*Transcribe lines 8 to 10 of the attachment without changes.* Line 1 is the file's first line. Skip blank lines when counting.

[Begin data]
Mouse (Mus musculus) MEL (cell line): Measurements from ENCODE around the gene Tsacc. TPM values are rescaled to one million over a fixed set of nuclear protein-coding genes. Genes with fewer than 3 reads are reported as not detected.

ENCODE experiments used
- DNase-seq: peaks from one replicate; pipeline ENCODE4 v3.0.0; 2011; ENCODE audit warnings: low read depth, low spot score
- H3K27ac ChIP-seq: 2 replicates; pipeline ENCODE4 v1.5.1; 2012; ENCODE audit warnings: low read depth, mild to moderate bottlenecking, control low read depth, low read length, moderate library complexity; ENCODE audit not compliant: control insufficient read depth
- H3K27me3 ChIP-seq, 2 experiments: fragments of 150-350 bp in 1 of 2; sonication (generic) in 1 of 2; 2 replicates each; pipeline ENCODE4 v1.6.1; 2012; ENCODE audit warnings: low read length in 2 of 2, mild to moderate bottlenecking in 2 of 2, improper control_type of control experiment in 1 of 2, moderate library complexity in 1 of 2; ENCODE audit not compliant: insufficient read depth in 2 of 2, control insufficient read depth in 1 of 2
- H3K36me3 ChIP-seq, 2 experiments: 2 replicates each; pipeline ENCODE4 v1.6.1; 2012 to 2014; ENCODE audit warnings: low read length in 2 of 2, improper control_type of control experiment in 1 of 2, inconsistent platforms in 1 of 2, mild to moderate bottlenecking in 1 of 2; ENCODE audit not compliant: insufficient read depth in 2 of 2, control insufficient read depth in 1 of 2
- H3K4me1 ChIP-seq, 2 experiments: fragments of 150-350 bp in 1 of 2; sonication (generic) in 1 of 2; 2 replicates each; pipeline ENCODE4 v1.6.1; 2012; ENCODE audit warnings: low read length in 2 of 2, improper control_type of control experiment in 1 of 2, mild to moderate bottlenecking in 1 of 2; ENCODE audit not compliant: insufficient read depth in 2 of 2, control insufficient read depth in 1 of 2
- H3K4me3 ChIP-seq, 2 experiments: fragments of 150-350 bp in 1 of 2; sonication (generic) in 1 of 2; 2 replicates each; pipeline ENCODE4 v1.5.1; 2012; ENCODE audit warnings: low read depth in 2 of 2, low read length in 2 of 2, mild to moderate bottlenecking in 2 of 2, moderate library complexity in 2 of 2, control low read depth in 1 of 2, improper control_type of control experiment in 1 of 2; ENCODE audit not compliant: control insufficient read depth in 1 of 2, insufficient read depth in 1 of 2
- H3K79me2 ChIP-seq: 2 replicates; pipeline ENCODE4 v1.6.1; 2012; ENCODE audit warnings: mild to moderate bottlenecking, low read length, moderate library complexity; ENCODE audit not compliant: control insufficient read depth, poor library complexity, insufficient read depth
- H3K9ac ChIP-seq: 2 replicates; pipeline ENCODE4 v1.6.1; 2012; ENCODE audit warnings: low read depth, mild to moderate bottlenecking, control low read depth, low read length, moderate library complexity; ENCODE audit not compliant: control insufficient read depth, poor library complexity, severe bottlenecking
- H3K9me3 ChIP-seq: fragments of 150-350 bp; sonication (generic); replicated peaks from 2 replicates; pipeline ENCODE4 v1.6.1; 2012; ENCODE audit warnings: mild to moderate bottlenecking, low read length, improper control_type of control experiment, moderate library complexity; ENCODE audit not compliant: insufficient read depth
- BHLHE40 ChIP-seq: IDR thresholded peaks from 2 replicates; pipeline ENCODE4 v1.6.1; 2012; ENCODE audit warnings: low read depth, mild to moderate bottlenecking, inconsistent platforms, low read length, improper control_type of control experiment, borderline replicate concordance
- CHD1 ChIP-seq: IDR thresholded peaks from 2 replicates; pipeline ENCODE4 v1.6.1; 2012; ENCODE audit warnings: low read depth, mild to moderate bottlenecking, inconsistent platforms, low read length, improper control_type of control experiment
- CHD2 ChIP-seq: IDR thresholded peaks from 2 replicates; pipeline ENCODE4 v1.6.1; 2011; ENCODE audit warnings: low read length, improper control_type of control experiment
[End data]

- H3K4me3 ChIP-seq, 2 experiments: fragments of 150-350 bp in 1 of 2; sonication (generic) in 1 of 2; 2 replicates each; pipeline ENCODE4 v1.5.1; 2012; ENCODE audit warnings: low read depth in 2 of 2, low read length in 2 of 2, mild to moderate bottlenecking in 2 of 2, moderate library complexity in 2 of 2, control low read depth in 1 of 2, improper control_type of control experiment in 1 of 2; ENCODE audit not compliant: control insufficient read depth in 1 of 2, insufficient read depth in 1 of 2
- H3K79me2 ChIP-seq: 2 replicates; pipeline ENCODE4 v1.6.1; 2012; ENCODE audit warnings: mild to moderate bottlenecking, low read length, moderate library complexity; ENCODE audit not compliant: control insufficient read depth, poor library complexity, insufficient read depth
- H3K9ac ChIP-seq: 2 replicates; pipeline ENCODE4 v1.6.1; 2012; ENCODE audit warnings: low read depth, mild to moderate bottlenecking, control low read depth, low read length, moderate library complexity; ENCODE audit not compliant: control insufficient read depth, poor library complexity, severe bottlenecking